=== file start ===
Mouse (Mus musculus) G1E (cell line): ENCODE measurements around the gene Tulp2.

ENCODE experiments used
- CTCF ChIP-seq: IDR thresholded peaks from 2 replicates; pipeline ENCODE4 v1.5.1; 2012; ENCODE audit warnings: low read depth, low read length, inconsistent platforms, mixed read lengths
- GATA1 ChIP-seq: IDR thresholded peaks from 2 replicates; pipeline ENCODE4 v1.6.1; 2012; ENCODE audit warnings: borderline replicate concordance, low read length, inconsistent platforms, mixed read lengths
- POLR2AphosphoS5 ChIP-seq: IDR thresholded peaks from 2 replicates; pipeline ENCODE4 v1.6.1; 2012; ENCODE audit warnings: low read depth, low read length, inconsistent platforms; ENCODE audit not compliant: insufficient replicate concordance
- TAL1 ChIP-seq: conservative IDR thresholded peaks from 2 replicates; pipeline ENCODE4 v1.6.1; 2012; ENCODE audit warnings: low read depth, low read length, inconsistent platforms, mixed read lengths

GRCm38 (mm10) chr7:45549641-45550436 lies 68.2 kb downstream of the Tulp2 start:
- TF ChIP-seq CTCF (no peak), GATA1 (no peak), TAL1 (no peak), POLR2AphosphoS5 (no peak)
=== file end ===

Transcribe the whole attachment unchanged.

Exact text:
Mouse (Mus musculus) G1E (cell line): ENCODE measurements around the gene Tulp2.

ENCODE experiments used
- CTCF ChIP-seq: IDR thresholded peaks from 2 replicates; pipeline ENCODE4 v1.5.1; 2012; ENCODE audit warnings: low read depth, low read length, inconsistent platforms, mixed read lengths
- GATA1 ChIP-seq: IDR thresholded peaks from 2 replicates; pipeline ENCODE4 v1.6.1; 2012; ENCODE audit warnings: borderline replicate concordance, low read length, inconsistent platforms, mixed read lengths
- POLR2AphosphoS5 ChIP-seq: IDR thresholded peaks from 2 replicates; pipeline ENCODE4 v1.6.1; 2012; ENCODE audit warnings: low read depth, low read length, inconsistent platforms; ENCODE audit not compliant: insufficient replicate concordance
- TAL1 ChIP-seq: conservative IDR thresholded peaks from 2 replicates; pipeline ENCODE4 v1.6.1; 2012; ENCODE audit warnings: low read depth, low read length, inconsistent platforms, mixed read lengths

GRCm38 (mm10) chr7:45549641-45550436 lies 68.2 kb downstream of the Tulp2 start:
- TF ChIP-seq CTCF (no peak), GATA1 (no peak), TAL1 (no peak), POLR2AphosphoS5 (no peak)